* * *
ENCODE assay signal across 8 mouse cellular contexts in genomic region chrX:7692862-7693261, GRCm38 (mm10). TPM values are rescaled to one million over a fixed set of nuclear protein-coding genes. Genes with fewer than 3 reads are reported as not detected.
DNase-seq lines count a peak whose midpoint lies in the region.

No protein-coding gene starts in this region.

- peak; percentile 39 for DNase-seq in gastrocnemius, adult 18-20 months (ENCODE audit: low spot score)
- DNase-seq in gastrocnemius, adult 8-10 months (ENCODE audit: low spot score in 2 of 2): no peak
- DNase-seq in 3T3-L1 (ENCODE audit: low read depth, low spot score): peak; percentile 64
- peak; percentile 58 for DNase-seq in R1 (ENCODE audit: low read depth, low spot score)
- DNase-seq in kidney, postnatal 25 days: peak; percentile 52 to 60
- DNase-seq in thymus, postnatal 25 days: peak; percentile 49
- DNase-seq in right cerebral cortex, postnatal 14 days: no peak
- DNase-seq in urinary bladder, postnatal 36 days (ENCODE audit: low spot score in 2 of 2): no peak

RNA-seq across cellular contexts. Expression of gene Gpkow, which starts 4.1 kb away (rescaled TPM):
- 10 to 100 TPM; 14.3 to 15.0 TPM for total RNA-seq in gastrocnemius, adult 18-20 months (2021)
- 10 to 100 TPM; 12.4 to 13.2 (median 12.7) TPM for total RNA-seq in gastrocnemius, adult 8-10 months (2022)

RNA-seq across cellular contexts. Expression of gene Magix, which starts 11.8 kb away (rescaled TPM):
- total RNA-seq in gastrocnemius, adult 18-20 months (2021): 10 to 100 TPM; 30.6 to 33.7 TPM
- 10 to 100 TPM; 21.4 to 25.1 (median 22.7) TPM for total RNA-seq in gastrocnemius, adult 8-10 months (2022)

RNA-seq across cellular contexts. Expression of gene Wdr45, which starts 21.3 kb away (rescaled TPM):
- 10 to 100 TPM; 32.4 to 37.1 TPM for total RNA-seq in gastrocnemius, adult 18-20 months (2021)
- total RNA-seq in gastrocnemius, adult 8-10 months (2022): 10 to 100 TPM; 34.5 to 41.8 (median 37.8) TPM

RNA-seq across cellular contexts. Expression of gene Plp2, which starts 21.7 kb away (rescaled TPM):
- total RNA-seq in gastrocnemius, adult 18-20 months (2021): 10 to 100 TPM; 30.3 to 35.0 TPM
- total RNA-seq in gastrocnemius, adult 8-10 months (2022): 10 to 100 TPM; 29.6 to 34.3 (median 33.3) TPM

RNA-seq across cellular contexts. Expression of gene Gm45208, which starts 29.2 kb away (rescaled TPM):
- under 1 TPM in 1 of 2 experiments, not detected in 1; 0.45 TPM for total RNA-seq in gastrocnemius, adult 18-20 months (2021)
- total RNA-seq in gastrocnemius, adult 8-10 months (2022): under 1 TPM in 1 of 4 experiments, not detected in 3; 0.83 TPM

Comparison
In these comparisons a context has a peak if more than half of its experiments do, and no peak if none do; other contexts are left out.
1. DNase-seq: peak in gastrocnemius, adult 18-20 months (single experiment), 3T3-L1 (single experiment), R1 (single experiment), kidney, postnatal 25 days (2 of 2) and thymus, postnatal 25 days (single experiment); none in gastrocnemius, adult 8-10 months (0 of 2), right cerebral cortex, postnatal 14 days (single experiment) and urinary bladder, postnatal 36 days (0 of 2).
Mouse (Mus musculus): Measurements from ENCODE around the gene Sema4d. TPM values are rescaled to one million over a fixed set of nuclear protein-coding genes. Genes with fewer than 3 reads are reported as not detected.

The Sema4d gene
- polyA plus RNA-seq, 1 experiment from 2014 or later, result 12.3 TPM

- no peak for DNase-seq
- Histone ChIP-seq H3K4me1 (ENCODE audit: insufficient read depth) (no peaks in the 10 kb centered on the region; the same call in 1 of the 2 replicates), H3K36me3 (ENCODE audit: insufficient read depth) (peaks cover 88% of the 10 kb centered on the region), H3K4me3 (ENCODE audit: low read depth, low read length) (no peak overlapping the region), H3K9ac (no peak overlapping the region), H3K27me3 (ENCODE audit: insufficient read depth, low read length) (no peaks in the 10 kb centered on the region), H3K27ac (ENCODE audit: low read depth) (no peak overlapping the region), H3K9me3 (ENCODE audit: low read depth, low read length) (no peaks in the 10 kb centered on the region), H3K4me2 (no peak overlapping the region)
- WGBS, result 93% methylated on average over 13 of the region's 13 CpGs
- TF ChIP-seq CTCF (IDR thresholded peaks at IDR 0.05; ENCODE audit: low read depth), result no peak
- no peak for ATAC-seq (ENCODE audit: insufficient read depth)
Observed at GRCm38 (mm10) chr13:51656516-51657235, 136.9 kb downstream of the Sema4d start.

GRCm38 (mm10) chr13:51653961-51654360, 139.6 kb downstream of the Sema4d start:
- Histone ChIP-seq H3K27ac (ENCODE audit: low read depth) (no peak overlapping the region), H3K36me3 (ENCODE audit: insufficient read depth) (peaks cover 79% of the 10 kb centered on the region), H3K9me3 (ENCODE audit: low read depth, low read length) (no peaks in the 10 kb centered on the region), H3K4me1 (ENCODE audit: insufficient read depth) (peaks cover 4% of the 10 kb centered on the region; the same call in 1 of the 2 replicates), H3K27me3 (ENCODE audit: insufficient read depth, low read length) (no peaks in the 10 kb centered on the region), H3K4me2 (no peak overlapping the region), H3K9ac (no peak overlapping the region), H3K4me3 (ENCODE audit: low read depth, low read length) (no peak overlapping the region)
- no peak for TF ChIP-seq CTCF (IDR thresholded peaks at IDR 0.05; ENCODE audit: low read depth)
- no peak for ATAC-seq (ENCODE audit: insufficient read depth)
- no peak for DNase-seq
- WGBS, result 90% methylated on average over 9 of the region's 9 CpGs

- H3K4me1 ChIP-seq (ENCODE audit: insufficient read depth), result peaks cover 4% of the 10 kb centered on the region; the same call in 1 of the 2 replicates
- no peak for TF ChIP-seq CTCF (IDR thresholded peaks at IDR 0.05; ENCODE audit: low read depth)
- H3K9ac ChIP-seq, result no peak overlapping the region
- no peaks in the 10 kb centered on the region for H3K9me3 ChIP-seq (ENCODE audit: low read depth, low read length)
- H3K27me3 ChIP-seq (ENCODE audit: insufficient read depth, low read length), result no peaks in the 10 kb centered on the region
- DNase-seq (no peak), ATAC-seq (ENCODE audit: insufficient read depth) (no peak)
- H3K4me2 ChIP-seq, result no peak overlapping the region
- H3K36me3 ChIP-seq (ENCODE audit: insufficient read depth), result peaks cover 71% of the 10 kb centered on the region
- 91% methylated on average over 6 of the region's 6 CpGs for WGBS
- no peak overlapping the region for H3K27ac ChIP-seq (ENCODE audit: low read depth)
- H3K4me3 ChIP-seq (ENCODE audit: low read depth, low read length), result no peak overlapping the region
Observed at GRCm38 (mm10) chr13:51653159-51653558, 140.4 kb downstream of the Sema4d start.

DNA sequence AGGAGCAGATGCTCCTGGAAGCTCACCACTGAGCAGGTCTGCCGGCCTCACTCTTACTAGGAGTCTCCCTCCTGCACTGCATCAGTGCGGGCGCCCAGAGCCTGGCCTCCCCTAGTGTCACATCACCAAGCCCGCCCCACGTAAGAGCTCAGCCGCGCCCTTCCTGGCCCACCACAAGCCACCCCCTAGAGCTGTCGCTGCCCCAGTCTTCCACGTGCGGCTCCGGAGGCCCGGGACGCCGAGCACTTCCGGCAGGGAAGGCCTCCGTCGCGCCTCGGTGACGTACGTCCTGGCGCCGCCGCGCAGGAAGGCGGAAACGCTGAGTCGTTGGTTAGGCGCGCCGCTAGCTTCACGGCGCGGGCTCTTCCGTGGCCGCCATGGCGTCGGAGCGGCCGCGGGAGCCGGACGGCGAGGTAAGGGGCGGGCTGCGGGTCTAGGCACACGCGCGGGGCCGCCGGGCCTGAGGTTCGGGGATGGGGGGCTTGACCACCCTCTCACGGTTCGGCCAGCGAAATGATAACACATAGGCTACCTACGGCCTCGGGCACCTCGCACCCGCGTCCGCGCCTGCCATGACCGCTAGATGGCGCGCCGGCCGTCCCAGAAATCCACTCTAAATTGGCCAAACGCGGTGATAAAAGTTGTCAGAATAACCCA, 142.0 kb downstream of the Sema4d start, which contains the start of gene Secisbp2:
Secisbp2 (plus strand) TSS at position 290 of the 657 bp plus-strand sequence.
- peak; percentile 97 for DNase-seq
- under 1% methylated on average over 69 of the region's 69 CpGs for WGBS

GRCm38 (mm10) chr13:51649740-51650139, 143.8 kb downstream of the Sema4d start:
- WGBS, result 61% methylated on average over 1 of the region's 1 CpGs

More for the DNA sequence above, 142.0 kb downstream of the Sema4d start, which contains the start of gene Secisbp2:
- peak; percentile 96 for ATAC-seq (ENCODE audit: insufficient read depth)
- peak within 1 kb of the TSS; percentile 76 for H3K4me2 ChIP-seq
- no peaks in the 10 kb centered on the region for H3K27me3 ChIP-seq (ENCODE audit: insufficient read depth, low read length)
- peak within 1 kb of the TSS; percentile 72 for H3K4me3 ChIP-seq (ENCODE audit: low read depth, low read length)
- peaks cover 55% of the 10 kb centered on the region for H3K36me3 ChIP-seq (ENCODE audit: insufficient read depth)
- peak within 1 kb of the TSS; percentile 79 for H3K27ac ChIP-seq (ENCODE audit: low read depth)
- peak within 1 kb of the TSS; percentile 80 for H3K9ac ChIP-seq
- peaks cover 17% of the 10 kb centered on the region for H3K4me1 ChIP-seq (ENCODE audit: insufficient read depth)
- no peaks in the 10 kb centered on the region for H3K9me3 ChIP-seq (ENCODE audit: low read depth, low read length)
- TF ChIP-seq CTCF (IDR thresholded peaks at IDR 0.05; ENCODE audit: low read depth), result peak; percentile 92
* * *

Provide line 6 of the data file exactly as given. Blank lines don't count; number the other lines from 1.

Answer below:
- DNase-seq in 3T3-L1 (ENCODE audit: low read depth, low spot score): peak; percentile 64